Do you remember in high school reading those short stories or plays that were written in the code of old English and if you did not have the teacher there to help interpret you had no clue as to what was going on? For me, that is how a lot of Edgar Allan Poe’s stories were. They were so well written that each word summed up what other authors would spend pages trying to explain. Now that I am a few years older since I first read some of those stories I have a new found appreciation for them especially after seeing The Raven today.
This mystery/thriller does the famous Poe stories justice. The Raven takes place during the final days of Edgar Allan Poe’s life as he is losing credibility as a writer just in time for a serial killer to bring him back into the public eye by using Poe’s tales as a template for his murders. Intertwine a love interest whose father cannot stand Poe and you got a Hollywood story. Here is the trailer:
As my title states, it is an admirable attempt. If I had to make a comparison it is a mesh of David Fincher’s Seven meets Guy Ritchie’s Sherlock Holmes. The way the mystery killer rationalizes who he kills and how based on Poe’s stories is like how Seven’s mystery man killed people based on the seven deadly sins. Then the costume and dialogue is similar to the old fashion banter of Sherlock Holmes. The best scene of the whole movie was the costume ball held at the Hamilton’s mansion. The costumes were so well done and it is a pivotal moment of the story.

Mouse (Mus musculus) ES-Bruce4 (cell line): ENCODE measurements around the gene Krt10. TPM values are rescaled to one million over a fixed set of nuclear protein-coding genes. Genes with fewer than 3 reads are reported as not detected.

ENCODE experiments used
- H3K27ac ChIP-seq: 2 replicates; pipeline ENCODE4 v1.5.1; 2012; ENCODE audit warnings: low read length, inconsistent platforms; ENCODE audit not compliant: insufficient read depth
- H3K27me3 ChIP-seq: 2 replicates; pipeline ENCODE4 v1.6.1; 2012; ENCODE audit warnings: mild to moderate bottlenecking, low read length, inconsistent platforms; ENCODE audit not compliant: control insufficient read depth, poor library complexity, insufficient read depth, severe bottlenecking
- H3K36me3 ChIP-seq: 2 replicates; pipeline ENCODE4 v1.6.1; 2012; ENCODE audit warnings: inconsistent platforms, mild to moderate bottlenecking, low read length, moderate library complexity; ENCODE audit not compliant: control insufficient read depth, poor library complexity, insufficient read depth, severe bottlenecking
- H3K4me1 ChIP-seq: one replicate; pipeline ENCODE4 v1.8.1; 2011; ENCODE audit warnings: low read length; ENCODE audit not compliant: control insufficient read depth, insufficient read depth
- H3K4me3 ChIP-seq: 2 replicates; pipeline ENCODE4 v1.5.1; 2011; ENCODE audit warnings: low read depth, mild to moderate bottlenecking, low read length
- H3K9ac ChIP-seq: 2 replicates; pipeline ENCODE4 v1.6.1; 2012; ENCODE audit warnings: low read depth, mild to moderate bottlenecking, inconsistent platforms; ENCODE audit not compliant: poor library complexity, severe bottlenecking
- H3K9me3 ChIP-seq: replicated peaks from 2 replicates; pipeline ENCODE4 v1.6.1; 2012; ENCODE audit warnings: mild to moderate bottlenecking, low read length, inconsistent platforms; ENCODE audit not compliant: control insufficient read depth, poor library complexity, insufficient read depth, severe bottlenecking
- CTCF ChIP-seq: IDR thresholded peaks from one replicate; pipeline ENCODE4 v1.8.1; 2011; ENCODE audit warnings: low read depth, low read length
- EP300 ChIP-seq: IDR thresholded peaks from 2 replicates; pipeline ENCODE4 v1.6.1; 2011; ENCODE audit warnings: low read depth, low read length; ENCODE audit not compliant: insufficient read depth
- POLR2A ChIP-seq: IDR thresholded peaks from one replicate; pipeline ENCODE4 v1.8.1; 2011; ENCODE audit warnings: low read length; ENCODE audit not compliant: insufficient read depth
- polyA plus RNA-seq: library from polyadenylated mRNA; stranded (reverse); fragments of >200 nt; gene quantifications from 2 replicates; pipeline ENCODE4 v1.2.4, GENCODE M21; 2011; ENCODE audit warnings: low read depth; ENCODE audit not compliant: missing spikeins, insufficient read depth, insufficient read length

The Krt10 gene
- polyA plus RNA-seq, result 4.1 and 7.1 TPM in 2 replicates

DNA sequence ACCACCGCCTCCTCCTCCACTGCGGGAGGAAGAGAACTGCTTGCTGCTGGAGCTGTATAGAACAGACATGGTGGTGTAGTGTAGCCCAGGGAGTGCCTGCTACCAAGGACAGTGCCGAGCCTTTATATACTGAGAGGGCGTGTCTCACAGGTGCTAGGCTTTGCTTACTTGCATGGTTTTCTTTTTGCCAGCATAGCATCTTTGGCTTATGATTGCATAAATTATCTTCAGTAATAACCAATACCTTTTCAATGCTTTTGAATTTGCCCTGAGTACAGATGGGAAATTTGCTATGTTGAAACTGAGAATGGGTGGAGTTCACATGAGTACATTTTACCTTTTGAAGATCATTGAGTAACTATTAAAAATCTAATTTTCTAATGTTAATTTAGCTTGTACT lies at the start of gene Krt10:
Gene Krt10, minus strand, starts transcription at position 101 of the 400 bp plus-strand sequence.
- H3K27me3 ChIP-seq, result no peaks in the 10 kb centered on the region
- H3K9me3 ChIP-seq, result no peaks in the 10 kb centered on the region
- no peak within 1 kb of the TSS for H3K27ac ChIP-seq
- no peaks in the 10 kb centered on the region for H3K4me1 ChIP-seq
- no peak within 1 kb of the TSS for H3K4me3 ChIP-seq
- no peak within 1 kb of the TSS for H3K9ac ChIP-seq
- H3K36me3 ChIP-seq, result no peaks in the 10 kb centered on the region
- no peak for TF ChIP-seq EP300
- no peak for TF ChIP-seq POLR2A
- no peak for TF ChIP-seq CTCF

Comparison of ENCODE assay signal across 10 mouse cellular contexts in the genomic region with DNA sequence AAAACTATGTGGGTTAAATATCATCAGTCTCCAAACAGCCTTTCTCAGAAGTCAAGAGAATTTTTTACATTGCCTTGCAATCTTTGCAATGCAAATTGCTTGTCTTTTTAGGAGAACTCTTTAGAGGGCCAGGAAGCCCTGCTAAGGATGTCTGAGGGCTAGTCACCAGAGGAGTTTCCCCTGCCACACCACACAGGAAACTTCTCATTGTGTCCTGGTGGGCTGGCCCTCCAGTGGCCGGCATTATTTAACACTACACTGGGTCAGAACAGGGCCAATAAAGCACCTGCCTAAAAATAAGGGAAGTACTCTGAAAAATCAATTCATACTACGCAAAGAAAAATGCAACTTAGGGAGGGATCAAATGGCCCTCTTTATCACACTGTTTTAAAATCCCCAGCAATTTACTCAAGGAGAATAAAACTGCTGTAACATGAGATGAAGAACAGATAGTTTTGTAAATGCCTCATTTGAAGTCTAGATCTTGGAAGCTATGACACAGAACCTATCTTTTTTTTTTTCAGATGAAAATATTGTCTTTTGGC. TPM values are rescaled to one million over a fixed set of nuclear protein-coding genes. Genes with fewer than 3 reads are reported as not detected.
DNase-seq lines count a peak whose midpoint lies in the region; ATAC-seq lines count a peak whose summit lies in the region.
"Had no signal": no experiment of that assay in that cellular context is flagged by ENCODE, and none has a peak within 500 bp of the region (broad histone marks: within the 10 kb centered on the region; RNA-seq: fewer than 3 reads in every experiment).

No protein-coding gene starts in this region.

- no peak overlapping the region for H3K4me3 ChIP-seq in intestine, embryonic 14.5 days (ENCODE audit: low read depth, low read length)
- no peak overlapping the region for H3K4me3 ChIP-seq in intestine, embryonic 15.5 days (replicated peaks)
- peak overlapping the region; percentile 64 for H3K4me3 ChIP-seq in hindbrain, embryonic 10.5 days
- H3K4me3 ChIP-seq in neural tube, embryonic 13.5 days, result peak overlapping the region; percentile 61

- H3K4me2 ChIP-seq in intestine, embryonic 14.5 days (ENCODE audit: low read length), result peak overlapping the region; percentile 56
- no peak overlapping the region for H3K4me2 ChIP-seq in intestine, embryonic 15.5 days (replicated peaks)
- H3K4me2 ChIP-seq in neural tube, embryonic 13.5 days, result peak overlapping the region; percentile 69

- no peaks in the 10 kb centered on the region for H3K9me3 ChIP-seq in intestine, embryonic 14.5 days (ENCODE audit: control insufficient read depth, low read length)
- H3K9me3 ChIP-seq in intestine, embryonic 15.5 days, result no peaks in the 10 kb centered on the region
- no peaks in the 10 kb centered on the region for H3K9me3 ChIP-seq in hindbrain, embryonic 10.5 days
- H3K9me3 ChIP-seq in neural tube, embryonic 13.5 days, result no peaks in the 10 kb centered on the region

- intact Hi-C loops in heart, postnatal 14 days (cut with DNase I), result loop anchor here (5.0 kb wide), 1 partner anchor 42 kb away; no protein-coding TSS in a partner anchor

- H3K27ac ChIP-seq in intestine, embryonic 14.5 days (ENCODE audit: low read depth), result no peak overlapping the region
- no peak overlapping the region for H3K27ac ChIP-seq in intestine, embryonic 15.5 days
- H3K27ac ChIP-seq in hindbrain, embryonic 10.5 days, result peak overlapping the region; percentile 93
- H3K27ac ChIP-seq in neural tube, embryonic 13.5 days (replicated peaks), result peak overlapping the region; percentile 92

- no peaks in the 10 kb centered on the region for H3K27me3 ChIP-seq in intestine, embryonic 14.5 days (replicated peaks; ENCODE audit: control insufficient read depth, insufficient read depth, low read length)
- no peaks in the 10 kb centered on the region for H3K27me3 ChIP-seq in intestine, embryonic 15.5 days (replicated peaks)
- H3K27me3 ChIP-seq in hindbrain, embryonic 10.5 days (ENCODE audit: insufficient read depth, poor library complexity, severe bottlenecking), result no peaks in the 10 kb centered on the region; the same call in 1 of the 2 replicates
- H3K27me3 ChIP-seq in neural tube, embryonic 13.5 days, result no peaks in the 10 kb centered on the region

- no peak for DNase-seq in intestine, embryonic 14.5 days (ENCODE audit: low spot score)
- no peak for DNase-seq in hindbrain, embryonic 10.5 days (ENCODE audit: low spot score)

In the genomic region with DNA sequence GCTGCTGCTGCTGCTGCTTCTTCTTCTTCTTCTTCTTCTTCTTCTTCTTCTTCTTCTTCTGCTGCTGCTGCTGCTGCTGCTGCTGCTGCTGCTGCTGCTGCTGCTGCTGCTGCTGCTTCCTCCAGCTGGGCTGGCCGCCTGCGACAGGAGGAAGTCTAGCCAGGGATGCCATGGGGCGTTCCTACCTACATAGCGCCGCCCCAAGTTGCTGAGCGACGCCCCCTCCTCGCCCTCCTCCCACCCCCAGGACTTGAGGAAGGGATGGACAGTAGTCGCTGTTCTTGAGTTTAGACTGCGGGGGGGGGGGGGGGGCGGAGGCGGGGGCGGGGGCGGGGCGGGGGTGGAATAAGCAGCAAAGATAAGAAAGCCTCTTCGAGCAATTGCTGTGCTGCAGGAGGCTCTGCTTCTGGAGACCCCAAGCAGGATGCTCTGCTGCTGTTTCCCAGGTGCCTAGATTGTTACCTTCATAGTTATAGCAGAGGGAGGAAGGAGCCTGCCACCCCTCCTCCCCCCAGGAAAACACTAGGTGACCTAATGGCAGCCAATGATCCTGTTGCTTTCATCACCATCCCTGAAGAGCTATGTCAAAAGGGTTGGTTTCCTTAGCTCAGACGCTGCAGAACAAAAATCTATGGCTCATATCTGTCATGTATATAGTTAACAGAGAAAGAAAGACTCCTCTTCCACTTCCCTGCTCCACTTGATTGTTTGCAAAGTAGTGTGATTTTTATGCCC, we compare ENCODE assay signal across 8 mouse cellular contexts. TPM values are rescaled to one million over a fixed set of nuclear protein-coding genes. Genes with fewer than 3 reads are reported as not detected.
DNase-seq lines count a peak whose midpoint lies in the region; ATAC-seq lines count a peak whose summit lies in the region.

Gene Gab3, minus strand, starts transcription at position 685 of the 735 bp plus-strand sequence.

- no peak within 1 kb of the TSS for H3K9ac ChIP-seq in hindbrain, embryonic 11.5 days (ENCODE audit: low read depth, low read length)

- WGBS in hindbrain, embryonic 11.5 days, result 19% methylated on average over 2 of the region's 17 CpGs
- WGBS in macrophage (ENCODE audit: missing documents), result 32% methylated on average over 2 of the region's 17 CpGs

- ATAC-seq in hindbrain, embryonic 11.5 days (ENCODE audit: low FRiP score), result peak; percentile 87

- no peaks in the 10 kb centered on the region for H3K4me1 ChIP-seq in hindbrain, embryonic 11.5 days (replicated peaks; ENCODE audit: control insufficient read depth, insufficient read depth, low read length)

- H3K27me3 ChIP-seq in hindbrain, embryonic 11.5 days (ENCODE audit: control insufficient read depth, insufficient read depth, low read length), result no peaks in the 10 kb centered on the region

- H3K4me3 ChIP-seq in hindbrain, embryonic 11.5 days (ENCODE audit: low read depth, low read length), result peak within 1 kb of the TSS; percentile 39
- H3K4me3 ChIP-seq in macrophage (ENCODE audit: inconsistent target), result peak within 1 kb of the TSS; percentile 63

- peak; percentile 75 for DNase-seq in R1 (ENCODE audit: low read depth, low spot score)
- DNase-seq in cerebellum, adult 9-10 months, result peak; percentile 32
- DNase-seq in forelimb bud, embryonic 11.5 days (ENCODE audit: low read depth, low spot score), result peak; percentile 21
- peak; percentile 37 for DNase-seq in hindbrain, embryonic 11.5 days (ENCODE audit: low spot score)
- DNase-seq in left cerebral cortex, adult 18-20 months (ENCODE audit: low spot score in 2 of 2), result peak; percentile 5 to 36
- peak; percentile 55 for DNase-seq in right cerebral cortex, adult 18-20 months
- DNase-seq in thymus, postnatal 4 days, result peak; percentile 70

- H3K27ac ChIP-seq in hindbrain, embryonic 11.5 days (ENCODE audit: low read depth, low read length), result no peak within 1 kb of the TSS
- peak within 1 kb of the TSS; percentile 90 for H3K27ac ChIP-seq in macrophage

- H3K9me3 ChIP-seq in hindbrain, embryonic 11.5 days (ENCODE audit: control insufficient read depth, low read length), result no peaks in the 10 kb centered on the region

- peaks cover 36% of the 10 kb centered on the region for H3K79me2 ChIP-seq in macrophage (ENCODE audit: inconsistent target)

The acting was pretty well done. I was honestly impressed with John Cusack’s performance. Of course in the beginning he has his usual character cracking smart-ass, snide remarks to demean those he dislikes but once the plot starts developing you can see a shift in his character and that is where his real acting kicks in. Other acting highlights include Luke Evans who was effective as Detective Fields, Alice Eve who played a great love interest, and as always Brendan Gleeson played his role as the stubborn and pompous Captain Hamilton to perfection.
Overall, The Raven is an intriguing mystery and thriller that ties some of Edgar Allan Poe’s classic together inventively. I score it at 7/10. I just found the ending a little unsatisfying.